Studio: Columbia TriStar Home Entertainment
US Rating: R
Canadian Rating: 14A
Rated For: Violence
Film Length: 116 minutes
Genre: Science Fiction
Aspect Ratio: 1.85:1 widescreen enhanced
Audio: Japanese, English & French Dolby Digital 5.1 Surround
Subtitles: English, French, Spanish & Portuguese
Closed Captioned: Yes
Release Date: February 10, 2004
Movie Rating /
It’s 2084, and the world is about to end. Aliens have waged war with humans vowed to destroy their existence. There is no escape from them. Hiding in shelters in Tibet with weapons of little destruction to alien artillery and shields, there is little hope for the remainder of human life.
The Time Shifter is the only hope they have left. It’s a time machine that will send a girl back to change time forever. She will find the source of the war - the moment that started it all – and alter the events of her history to save the human race.
It’s 2001, and Mizoguchi is the ruthless leader of a gang and the strongest part of a Triad. He kidnaps children and sells their organs, and has no sympathy for anyone who crosses his path.
Miyamoto is a one-man operation whose goal in life is to kill Mizoguchi for his past crimes that affected him personally. He comes face to face with Mizoguchi and is seemingly at the moment of success until Milly, the girl from the future, drops in unexpectedly and unintentionally lets Mizoguchi escape.
Milly (Ann Suzuki) asks Miyamoto (Takeshi Kaneshiro) to help her find a mountain where an alien spacecraft will crash land in a few days. He tells her story of the future, but he doesn’t buy it until she gives him some good convincing.
Mizoguchi (Goro Kishtani) learns of the alien crash landing and that the government is holding the spacecraft. He finds out the alien has destructive powers that if obtained, would let him rule the world. With Milly and Miyamoto now as a team, they will search out the alien creature and stop Mizoguchi from getting the power he wants. Their success is determined by understanding current events rather than the story from the future and by Milly learning a little history lesson about the true beginning of the war between humans and aliens. She realizes she’s come back through time for more than what she volunteered for, but is determined to make a positive change even if it puts her life at risk.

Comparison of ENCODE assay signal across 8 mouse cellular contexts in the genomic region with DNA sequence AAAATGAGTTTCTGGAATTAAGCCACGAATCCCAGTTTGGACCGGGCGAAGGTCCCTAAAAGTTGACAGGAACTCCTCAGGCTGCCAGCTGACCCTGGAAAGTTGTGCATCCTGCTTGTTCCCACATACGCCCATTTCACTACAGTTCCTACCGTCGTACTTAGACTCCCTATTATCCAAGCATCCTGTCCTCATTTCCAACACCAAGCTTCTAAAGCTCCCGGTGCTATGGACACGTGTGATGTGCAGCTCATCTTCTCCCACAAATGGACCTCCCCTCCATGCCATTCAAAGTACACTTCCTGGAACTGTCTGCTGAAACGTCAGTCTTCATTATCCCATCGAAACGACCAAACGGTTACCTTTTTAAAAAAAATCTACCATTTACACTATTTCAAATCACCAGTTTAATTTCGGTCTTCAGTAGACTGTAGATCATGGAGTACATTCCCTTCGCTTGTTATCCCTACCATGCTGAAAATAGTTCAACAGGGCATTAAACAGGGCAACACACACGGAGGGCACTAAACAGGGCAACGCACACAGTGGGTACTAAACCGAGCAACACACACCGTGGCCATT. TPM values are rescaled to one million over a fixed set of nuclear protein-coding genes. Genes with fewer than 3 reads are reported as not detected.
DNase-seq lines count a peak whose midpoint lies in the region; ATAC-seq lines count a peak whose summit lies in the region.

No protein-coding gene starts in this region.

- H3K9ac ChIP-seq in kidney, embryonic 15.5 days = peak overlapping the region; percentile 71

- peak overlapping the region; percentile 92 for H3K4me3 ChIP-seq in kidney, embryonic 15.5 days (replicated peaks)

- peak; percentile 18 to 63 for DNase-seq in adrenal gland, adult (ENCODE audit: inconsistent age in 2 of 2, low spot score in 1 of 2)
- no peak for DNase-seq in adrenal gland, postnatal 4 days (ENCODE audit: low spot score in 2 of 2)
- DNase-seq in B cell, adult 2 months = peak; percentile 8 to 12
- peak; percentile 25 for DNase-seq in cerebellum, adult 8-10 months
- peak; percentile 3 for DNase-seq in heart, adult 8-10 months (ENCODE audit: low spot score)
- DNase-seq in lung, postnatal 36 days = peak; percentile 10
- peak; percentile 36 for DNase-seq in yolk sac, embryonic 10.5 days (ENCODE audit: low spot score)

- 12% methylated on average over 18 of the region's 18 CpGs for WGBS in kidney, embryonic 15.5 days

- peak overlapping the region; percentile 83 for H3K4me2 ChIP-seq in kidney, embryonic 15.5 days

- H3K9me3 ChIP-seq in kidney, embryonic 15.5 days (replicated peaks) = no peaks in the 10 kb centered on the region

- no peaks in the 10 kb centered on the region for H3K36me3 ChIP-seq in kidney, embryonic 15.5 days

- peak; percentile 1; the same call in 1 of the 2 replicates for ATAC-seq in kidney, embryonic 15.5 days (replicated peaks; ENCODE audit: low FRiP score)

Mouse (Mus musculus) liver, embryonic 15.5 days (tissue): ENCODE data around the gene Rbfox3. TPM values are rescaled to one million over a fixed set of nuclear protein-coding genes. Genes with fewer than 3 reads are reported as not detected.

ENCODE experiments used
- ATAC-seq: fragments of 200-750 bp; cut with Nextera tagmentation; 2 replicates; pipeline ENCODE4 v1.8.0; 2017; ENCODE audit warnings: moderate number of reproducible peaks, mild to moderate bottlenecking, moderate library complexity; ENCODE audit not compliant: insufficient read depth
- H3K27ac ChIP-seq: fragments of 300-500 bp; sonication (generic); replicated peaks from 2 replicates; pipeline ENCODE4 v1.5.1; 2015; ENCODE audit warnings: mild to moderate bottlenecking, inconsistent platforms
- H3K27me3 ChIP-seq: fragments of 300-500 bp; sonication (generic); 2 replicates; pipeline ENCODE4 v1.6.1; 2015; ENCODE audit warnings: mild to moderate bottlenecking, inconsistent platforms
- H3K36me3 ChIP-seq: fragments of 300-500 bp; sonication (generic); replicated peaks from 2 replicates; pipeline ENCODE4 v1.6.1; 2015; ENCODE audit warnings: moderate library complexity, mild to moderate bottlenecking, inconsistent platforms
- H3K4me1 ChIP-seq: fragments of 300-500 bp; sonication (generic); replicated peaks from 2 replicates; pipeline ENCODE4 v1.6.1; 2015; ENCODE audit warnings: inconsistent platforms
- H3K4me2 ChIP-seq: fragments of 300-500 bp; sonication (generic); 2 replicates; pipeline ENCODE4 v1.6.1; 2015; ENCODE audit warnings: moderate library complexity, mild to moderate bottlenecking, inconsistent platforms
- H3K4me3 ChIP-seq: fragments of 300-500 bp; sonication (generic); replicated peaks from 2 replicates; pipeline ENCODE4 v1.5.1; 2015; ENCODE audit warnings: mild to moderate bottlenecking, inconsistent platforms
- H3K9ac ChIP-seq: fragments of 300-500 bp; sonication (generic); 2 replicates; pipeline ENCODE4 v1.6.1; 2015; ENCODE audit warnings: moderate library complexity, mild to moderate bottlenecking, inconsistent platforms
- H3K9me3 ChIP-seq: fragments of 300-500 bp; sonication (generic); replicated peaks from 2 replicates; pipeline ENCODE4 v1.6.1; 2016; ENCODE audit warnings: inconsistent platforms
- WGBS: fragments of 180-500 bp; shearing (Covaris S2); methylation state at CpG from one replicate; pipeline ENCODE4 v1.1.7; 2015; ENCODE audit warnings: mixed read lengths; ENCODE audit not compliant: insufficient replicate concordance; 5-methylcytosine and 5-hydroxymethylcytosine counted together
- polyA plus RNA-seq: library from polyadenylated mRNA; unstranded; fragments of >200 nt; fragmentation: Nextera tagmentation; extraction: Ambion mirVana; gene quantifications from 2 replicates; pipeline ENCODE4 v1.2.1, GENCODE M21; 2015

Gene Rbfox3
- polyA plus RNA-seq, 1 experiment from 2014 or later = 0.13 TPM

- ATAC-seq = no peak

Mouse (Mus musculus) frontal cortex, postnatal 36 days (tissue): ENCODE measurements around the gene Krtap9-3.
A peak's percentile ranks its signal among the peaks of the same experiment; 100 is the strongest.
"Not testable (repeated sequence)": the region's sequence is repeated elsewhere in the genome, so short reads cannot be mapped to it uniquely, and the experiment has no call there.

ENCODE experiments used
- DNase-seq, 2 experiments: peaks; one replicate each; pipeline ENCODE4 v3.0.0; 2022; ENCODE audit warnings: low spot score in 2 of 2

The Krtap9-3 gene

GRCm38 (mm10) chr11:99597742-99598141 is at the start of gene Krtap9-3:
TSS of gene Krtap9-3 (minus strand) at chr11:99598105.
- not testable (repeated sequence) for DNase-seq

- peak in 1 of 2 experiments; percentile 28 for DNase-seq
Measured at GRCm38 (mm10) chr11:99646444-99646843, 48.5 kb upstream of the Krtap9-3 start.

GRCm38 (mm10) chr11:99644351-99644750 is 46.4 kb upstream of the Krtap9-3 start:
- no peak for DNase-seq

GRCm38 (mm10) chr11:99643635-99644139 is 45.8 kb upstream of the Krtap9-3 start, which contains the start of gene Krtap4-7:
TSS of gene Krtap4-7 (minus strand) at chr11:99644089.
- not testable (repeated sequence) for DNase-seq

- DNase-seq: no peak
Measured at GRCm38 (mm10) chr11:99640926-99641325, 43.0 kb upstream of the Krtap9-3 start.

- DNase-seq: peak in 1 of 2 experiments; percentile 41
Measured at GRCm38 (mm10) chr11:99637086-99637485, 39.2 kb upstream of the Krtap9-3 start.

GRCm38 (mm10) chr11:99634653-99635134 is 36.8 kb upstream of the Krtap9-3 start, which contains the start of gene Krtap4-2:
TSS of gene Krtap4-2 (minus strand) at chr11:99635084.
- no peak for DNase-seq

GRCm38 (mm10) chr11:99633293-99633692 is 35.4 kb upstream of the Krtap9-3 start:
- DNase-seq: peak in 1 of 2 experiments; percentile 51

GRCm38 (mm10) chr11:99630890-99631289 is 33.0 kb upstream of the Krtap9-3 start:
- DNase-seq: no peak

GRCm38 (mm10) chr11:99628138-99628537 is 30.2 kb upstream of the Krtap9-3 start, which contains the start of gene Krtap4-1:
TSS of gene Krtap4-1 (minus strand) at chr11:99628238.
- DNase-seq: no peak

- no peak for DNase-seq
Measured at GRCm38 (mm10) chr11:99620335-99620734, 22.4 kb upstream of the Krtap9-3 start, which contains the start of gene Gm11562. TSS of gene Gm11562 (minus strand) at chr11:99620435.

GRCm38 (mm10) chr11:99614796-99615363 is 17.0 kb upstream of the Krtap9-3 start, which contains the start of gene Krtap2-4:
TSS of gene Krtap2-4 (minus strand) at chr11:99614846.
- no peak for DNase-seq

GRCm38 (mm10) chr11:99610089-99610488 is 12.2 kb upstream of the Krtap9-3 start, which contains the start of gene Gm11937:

Returner is directed by Takashi Yamazaki and isn’t a blockbuster Japanese sci-fi film. It’s a silly story mixed with some great cover art, good natural action sequences (little use of a wire), and some cheesy CGI effects. Too much of the film relies on low grade CGI and makes this movie look more like a kid’s TV show rather than a feature film. The film’s story and design isn’t entirely original either as influences of films such as The Terminator, Independence Day, E.T., and Aliens ran through my mind while watching it. It's still an entertaining film but its believability is pretty low and accompanied by poor acting, especially noticeable from those speaking English. It was as corny as things got. There are some noteworthy scenes though, particularly tied to the ending and about time travel. If you didn’t catch the sequence you’d miss out entirely until the last minute. A pretty cool moment, but don’t worry, if you don’t catch it you won’t miss out on the rest of the story.
Video Quality? /
Despite being mastered in High Definition, this is a low contrast film that is dim and flat looking throughout. There is no real sense of three dimensionality because of the softer looking image and the colouring of this film. Any original colour in this film is pulled out and has been coloured brown, red, purple, or completely desaturated. Some sunsets are way too red it looks purple and skin tones almost never look right except for some present day interior shots.